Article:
Alexandra: Hi, I’m Alexandra Strockyj. I’m a senior at Temple, communications major. I’m also a nanny, sometimes. Theresa: What is the meaning of life? A: I don’t know. That’s tricky but I think, I don’t know what it is, but I think that, if there is a meaning, then it’s kind of just, to be. To exist. And kind of cohabitate and live with each other and everything else, like plants and animals. That sounds very hippy-ish, but I don’t really, I don’t know what else it would be. Just kind of…exist. But then, there’s the question of what that means, and that’s pretty loaded in and of itself. T: What do you think that love is? A: I think the overall, just because there’s a bunch of kinds. You know, there’s like, romantic and familial, and friend and whatever. I think it’s just kind of having this need or a drive or something to want the best for someone and to respect them and care for them and, kind of, it’s a little bit of self sacrifice. It’s something you’re willing to do just because of the nature of that relationship. I’m not very well versed in it, so, that’s what it seems like. T: If you were talking to the 21-year-old you, what advice would you give her? A: If I was talking to the 21-year-old me, so if I was talking to myself now? Calm down and get over yourself. I worry way too much. That’s pretty much all I’d have to say. 170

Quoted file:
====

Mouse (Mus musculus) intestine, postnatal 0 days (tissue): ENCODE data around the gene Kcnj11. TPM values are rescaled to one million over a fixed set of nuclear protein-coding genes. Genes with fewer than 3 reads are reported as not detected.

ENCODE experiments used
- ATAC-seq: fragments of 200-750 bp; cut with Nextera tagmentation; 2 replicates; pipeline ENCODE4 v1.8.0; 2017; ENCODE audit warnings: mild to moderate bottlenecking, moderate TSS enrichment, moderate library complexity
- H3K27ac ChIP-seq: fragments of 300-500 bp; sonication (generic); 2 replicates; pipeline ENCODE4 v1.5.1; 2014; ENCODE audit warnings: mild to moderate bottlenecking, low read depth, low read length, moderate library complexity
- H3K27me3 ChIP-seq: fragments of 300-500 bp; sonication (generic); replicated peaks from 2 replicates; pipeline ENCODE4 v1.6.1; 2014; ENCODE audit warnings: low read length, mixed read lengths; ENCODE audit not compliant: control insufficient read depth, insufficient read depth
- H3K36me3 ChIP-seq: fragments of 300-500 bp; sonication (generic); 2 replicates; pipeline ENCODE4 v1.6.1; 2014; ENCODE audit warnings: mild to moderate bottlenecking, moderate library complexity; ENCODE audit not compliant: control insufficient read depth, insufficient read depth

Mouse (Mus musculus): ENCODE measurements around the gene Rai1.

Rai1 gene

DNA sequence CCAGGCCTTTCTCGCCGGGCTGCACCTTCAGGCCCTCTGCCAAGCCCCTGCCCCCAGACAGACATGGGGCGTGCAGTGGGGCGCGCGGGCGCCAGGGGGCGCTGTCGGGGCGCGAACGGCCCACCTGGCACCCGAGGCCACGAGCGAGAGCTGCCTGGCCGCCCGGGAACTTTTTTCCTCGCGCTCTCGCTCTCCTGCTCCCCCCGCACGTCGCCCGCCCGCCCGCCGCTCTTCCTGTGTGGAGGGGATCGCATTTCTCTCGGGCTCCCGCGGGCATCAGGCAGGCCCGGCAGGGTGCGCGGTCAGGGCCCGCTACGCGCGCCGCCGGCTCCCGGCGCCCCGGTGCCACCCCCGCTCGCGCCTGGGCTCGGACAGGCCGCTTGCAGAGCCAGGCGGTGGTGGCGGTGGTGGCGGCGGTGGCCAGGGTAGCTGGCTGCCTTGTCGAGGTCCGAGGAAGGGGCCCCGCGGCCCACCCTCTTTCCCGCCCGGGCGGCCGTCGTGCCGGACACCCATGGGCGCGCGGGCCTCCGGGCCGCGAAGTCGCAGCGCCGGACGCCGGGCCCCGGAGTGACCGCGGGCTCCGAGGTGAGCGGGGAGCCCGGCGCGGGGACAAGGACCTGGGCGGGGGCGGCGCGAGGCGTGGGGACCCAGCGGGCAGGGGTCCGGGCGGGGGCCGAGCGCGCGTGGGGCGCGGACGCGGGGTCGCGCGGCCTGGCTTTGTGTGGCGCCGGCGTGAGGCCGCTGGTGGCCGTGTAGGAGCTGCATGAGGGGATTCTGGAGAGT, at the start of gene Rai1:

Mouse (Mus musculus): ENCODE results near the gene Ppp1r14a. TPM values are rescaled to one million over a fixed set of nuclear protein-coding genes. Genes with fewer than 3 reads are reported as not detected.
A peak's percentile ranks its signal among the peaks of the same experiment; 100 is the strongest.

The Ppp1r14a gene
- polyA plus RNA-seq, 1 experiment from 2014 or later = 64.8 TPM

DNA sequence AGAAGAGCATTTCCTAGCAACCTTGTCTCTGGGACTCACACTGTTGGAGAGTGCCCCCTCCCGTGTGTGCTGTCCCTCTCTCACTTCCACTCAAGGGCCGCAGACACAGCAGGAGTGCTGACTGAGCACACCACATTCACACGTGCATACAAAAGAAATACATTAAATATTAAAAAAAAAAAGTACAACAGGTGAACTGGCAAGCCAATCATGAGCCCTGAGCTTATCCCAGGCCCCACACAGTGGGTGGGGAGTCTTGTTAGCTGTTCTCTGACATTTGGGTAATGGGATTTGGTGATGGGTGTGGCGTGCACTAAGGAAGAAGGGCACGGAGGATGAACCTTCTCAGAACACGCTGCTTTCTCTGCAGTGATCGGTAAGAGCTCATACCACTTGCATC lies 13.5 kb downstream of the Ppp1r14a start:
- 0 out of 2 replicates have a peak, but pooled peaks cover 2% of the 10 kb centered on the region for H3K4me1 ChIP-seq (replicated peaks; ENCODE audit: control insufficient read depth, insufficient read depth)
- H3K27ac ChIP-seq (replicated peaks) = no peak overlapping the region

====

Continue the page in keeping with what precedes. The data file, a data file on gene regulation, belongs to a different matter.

T: What is your favorite possession? A: My favorite possession is this necklace. There’s no real sentimental value to it, I wear it all the time and I feel naked if I forget it somewhere. I went a week without it last week, it was crazy. T: What’s wrong with the world today? A: What’s wrong with the world today…like the Flight of the Concords song…I would say there’s a big, general disregard for humanity. You know, people forget that people are people too, as silly as that sounds. Yeah, I just, um, I think that kind of at the root of a lot of issues today. So, uh, that would have to be it. T: What’s right with the world today? A: What’s right with the world today? How much there is to see. You know, even though its kind of all, like, in some way depleting and changing a lot I feel like there’s a lot that the world has to offer, in terms of whether just going to see mountains and fiords, or to go, like, take over some huge business corporation, it doesn’t matter what you want to do. I feel like there’s a lot of chances for people to kind of step out of their environment, if they choose to. Or if they don’t choose to. That’s also kind of right. Really people can make their own choices. That’s kind of considering here though because there’s a lot of people in the world that don’t really have that choice. But it’s a tiny right. T: What makes you happy?